“THE world is my patient.”
Meet Frankie, played by Eve Myles.
District nurse, small town heroine and Ken Bruce addict.
Who loves to boogie at any time of the day or night.
The tracks of her years begin on BBC1 at 9pm tomorrow (Tuesday May 14) in a new six-part drama series written by Lucy Gannon.
I was invited to the London press launch last month and reckon Frankie has the potential to be a big hit.
As BBC Drama boss Ben Stephenson told us:
“This is a really great populist mainstream drama.
“They are some of the hardest pieces to make work. To make them smart, popular, intelligent.
“Eve gives such a wonderfully life-filled performance.”
In truth, I was hooked after the first two minutes.
Frankie Maddox is a one woman tonic who loves chips and cream cakes.
Defiant in the face of an impossible NHS workload.
“I laugh at cutbacks. I sneer at them,” she exclaims.
Lucy Gannon has her typing fingers on the pulse of real life, real people and real problems.
With some wicked flashes of humour.
Just listen out for a particular ringtone on Frankie’s mobile phone.
Below is the story I wrote on the day of the press launch.
Followed by a few extras from the main Q&A.
FORMER Torchwood star Eve Myles has spoken of her heartbreak while filming emotional scenes for a new TV drama.
The award-winning Welsh actress plays dedicated district nurse Frankie in a six-part BBC1 series of the same name.
A scene in the opening episode sees Frankie battling to save the life of an eight-year-old girl who stops breathing after suffering a cardiac arrest in a traffic jam.
Eve said she found the storyline upsetting. “I’m a mum. So anything to do with children, it affects you.
“Even when you’re just performing and you’re acting and you’ve got a script, there’s still something you’ve got to connect to. It’s quite heartbreaking.”
The quirky nurse, who puts her patients before her personal life, misses her own birthday party to help a woman give birth.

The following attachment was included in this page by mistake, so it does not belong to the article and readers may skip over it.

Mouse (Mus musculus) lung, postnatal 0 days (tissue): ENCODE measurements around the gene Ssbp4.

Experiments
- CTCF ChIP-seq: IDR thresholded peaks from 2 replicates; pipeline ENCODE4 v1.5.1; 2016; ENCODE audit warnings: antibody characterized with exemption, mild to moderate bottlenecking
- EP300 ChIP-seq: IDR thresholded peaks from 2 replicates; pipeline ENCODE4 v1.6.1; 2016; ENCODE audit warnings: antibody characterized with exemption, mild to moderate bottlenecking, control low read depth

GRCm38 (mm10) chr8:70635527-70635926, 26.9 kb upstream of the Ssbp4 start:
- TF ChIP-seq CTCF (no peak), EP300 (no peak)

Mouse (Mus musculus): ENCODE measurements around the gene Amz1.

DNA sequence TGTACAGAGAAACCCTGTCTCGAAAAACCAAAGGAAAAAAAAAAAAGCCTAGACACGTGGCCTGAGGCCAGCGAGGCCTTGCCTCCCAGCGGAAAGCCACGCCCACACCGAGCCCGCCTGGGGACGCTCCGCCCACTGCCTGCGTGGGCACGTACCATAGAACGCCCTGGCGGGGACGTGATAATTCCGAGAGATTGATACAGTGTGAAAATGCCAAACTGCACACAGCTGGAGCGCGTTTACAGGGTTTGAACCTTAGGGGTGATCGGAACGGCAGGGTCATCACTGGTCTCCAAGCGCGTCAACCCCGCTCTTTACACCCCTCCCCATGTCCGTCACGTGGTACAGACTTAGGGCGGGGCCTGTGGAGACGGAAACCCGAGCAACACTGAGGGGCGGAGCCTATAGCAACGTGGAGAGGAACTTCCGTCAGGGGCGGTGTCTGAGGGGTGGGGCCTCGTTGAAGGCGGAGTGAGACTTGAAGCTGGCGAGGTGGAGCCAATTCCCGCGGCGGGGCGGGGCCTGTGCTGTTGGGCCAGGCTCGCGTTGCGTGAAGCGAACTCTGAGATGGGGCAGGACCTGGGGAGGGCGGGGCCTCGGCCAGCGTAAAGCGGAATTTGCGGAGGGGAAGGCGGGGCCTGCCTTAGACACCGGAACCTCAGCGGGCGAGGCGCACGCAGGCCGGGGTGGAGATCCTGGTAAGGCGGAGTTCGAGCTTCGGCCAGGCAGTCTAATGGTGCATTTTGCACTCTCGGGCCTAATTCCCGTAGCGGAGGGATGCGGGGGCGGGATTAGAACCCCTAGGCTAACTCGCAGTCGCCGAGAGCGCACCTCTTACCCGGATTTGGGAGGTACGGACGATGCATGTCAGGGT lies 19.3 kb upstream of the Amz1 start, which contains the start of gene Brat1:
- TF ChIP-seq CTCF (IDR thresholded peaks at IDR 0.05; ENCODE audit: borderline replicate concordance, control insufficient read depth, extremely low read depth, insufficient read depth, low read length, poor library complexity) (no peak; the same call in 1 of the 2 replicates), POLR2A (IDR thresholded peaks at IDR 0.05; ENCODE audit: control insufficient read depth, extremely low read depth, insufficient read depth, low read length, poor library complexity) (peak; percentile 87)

“As a mum myself I was giving advice. A lot of it hasn’t been used because we can’t air that kind of language!”
While Frankie is also left battered and bruised when a dementia patient hits her in the face and she falls into a door.
But she has her own prescription to release work pressures, with Eve busting a series of dance moves throughout the series.
“At 34 you don’t get the chance to shake your booty on BBC telly – and I got a chance to do it,” she laughed.
Frankie has an “addiction” to Radio Two’s Ken Bruce Show and treats her car as the office disco.
Seen head-banging and singing at the wheel, Eve added: “She is a firework to play. You just have to go for it. Because if you don’t you’re going to look ridiculous.
“She’s crammed every day with patients. They all are. There’s a tremendous amount of pressure – they’ve got to release somewhere. Me and Ken are like that!
“That’s a real big side of Frankie that I love playing – though it is horrendous to watch myself. But it’s fun and I hope people smile and enjoy it.”
Writer Lucy Gannon said Eve embraced performing to songs like T Rex’s I Love To Boogie, Pixie Lott’s All About Tonight and Should I Stay Or Should I Go by The Clash.
“It was a little bit like writing Soldier Soldier and trying to keep Robson and Jermome away from singing,” she added.